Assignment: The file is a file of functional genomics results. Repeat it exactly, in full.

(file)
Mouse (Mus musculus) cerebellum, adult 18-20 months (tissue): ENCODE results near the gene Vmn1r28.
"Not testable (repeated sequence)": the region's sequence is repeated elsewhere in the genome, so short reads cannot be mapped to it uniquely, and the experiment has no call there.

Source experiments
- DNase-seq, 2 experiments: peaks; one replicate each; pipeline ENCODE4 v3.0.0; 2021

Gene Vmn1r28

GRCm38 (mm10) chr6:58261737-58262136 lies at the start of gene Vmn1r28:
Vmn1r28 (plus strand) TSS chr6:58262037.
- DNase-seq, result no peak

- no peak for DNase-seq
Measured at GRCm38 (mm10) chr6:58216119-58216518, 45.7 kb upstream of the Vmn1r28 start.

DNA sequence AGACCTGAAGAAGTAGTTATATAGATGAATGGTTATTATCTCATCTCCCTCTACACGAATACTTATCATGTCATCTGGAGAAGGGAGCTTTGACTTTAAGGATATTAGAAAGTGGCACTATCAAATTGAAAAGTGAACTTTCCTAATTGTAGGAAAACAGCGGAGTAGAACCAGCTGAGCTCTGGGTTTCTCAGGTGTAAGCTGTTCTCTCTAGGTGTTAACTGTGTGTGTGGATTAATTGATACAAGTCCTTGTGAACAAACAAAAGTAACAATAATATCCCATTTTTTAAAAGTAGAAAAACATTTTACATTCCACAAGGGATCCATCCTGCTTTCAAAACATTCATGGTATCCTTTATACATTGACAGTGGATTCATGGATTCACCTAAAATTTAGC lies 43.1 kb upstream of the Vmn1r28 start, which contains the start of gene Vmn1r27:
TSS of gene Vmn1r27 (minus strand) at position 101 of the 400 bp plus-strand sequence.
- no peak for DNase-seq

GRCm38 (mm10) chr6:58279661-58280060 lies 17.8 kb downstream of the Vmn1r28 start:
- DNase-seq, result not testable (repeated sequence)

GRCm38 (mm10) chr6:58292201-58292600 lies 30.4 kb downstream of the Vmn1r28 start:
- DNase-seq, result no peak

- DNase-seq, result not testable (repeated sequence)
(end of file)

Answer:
Mouse (Mus musculus) cerebellum, adult 18-20 months (tissue): ENCODE results near the gene Vmn1r28.
"Not testable (repeated sequence)": the region's sequence is repeated elsewhere in the genome, so short reads cannot be mapped to it uniquely, and the experiment has no call there.

Source experiments
- DNase-seq, 2 experiments: peaks; one replicate each; pipeline ENCODE4 v3.0.0; 2021

Gene Vmn1r28

GRCm38 (mm10) chr6:58261737-58262136 lies at the start of gene Vmn1r28:
Vmn1r28 (plus strand) TSS chr6:58262037.
- DNase-seq, result no peak

- no peak for DNase-seq
Measured at GRCm38 (mm10) chr6:58216119-58216518, 45.7 kb upstream of the Vmn1r28 start.

DNA sequence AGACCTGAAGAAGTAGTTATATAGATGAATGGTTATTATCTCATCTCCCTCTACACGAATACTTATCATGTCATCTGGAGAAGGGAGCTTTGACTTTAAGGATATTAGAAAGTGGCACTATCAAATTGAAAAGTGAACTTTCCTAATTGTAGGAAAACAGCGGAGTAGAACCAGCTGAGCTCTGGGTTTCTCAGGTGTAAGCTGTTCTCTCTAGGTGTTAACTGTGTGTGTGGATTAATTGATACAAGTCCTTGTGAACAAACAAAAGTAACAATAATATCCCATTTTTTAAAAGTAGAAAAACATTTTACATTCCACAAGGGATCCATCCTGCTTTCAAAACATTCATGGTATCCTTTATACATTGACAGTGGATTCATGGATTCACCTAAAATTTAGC lies 43.1 kb upstream of the Vmn1r28 start, which contains the start of gene Vmn1r27:
TSS of gene Vmn1r27 (minus strand) at position 101 of the 400 bp plus-strand sequence.
- no peak for DNase-seq

GRCm38 (mm10) chr6:58279661-58280060 lies 17.8 kb downstream of the Vmn1r28 start:
- DNase-seq, result not testable (repeated sequence)

GRCm38 (mm10) chr6:58292201-58292600 lies 30.4 kb downstream of the Vmn1r28 start:
- DNase-seq, result no peak

- DNase-seq, result not testable (repeated sequence)